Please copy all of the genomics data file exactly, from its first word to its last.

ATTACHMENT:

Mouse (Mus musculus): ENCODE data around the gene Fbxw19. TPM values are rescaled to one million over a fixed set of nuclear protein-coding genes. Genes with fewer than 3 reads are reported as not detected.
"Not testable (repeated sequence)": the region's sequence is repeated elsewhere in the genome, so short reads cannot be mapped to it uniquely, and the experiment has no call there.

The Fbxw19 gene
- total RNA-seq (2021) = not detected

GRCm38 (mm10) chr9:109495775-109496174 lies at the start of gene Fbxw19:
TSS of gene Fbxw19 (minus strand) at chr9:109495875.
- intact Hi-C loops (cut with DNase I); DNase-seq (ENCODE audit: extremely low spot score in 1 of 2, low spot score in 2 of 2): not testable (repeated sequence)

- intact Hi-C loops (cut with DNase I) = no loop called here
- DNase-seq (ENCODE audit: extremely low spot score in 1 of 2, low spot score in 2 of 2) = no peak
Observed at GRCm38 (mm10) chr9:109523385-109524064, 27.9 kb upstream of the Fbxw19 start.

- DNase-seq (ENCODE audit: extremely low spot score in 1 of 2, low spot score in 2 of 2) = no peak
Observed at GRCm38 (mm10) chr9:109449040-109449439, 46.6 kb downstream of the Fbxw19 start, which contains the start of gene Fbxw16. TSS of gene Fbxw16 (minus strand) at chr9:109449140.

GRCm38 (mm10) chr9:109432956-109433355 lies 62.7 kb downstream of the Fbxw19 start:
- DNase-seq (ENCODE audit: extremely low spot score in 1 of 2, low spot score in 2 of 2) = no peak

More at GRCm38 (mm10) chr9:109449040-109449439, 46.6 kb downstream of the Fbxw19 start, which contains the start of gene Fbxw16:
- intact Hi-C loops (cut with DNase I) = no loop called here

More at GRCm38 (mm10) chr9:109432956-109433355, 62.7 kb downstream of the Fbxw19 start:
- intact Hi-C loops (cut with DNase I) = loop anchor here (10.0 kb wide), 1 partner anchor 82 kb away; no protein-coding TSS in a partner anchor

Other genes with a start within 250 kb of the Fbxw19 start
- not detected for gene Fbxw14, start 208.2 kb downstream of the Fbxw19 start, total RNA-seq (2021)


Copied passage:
Mouse (Mus musculus): ENCODE data around the gene Fbxw19. TPM values are rescaled to one million over a fixed set of nuclear protein-coding genes. Genes with fewer than 3 reads are reported as not detected.
"Not testable (repeated sequence)": the region's sequence is repeated elsewhere in the genome, so short reads cannot be mapped to it uniquely, and the experiment has no call there.

The Fbxw19 gene
- total RNA-seq (2021) = not detected

GRCm38 (mm10) chr9:109495775-109496174 lies at the start of gene Fbxw19:
TSS of gene Fbxw19 (minus strand) at chr9:109495875.
- intact Hi-C loops (cut with DNase I); DNase-seq (ENCODE audit: extremely low spot score in 1 of 2, low spot score in 2 of 2): not testable (repeated sequence)

- intact Hi-C loops (cut with DNase I) = no loop called here
- DNase-seq (ENCODE audit: extremely low spot score in 1 of 2, low spot score in 2 of 2) = no peak
Observed at GRCm38 (mm10) chr9:109523385-109524064, 27.9 kb upstream of the Fbxw19 start.

- DNase-seq (ENCODE audit: extremely low spot score in 1 of 2, low spot score in 2 of 2) = no peak
Observed at GRCm38 (mm10) chr9:109449040-109449439, 46.6 kb downstream of the Fbxw19 start, which contains the start of gene Fbxw16. TSS of gene Fbxw16 (minus strand) at chr9:109449140.

GRCm38 (mm10) chr9:109432956-109433355 lies 62.7 kb downstream of the Fbxw19 start:
- DNase-seq (ENCODE audit: extremely low spot score in 1 of 2, low spot score in 2 of 2) = no peak

More at GRCm38 (mm10) chr9:109449040-109449439, 46.6 kb downstream of the Fbxw19 start, which contains the start of gene Fbxw16:
- intact Hi-C loops (cut with DNase I) = no loop called here

More at GRCm38 (mm10) chr9:109432956-109433355, 62.7 kb downstream of the Fbxw19 start:
- intact Hi-C loops (cut with DNase I) = loop anchor here (10.0 kb wide), 1 partner anchor 82 kb away; no protein-coding TSS in a partner anchor

Other genes with a start within 250 kb of the Fbxw19 start
- not detected for gene Fbxw14, start 208.2 kb downstream of the Fbxw19 start, total RNA-seq (2021)